Despite undergoing one of the most severe COVID-19 outbreak seen globally, Indian equities delivered some of the strongest returns in the region in 2021. Daily new COVID-19 cases have continued to trend down from peaks of around 400,000 in May to less than 9,000 in December.2 By early 2022, we expect vaccination rates in India to reach critical mass and recovery to gather further strength at this time.

India’s structural growth story has really started to play out over the past year and, thus, it remains a key overweight for the Asia Sector Leader Equity Fund (the Fund). Despite its valuation premium compared to other emerging markets (EMs), India is still in the early stages of an economic upcycle with significant headroom for growth over the coming years. The government has also introduced initiatives such as the production linked incentive (PLI) scheme to kickstart the investment cycle and create new jobs. Foreign direct investment (FDI) inflows to India have grown at 16% CAGR over the last 20 years and continued to attract record levels even during the pandemic.3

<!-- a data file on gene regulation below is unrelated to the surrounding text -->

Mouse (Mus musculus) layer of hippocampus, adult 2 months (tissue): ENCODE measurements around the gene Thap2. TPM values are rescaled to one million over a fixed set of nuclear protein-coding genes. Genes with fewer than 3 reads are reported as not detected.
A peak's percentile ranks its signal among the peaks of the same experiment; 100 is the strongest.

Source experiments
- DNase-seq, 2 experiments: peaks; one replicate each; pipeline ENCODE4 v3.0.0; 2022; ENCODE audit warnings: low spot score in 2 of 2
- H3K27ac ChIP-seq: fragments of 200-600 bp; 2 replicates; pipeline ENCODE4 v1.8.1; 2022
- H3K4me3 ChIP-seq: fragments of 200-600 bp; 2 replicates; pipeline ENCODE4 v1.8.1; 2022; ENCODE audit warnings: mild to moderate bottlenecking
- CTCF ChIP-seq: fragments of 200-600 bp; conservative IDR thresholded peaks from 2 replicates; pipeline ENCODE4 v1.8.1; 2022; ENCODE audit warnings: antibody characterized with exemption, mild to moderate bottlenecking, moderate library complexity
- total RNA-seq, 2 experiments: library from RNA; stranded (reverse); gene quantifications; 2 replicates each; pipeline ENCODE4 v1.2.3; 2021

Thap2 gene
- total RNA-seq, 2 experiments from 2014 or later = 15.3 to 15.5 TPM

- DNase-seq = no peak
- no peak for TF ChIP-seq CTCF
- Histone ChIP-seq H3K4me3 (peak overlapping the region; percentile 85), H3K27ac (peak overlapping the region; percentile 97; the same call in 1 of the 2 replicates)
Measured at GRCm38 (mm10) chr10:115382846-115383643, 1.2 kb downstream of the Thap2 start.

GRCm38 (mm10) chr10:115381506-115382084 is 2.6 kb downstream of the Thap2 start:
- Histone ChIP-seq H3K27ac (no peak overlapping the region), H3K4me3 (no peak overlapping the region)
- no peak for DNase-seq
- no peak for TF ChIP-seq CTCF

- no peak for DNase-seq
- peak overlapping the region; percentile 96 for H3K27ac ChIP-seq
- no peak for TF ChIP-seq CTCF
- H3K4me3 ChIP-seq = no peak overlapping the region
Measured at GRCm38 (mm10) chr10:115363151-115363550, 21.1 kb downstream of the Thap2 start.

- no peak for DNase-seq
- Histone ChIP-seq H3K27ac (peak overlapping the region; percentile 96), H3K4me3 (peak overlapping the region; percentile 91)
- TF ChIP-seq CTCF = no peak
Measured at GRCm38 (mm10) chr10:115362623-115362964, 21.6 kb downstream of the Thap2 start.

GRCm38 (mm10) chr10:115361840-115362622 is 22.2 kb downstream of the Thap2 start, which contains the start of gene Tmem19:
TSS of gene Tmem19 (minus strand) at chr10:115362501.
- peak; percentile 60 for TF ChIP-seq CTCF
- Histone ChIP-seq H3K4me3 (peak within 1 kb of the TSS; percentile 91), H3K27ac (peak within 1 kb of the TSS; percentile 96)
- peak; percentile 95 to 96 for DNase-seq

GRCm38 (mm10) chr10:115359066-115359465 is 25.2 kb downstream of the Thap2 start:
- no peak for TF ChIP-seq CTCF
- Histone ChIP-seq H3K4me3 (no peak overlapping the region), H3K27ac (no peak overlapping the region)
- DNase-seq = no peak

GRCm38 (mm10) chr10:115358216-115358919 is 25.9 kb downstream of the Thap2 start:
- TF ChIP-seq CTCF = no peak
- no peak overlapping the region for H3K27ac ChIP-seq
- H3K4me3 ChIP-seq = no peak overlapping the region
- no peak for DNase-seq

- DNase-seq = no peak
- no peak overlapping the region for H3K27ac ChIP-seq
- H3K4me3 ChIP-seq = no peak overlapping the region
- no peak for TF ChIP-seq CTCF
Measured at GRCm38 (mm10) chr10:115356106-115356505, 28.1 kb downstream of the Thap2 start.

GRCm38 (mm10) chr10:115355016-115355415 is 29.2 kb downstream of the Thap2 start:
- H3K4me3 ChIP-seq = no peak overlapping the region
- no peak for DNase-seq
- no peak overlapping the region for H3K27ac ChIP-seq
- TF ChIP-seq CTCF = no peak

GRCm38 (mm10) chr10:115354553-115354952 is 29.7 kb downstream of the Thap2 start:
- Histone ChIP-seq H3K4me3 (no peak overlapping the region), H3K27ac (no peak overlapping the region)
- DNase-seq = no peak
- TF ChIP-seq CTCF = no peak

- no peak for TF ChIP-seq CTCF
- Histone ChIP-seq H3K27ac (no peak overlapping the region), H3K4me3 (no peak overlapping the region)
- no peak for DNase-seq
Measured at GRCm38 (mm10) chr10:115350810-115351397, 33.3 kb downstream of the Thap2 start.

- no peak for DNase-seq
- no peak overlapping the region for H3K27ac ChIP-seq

Northeast Asia

Northeast Asian region, including South Korea and Taiwan, made earlier progress in controlling the COVID-19 outbreak, thus allowing various industries within the region to resume operations just ahead of the global surge in demand. In Korea, valuations remain attractive, nearing its 10-year historic average levels. The Korean market has been stagnant over the last quarter due to concerns over global growth peaking. However, an important point which has often been missed is the work that Korean companies have been doing to develop stronger quality factors, including improving corporate governance and shareholder wealth creation. Within Korea, we see opportunities in multiple sectors, including the semiconductor industry, auto industry, and electric vehicle (EV) battery makers. Unlike Korea, our exposure to Taiwan is a lot more selective. Valuations in Taiwan are relatively more expensive, however, there are some select plays which offer favourable risk/reward profiles – mainly in the semiconductor chain.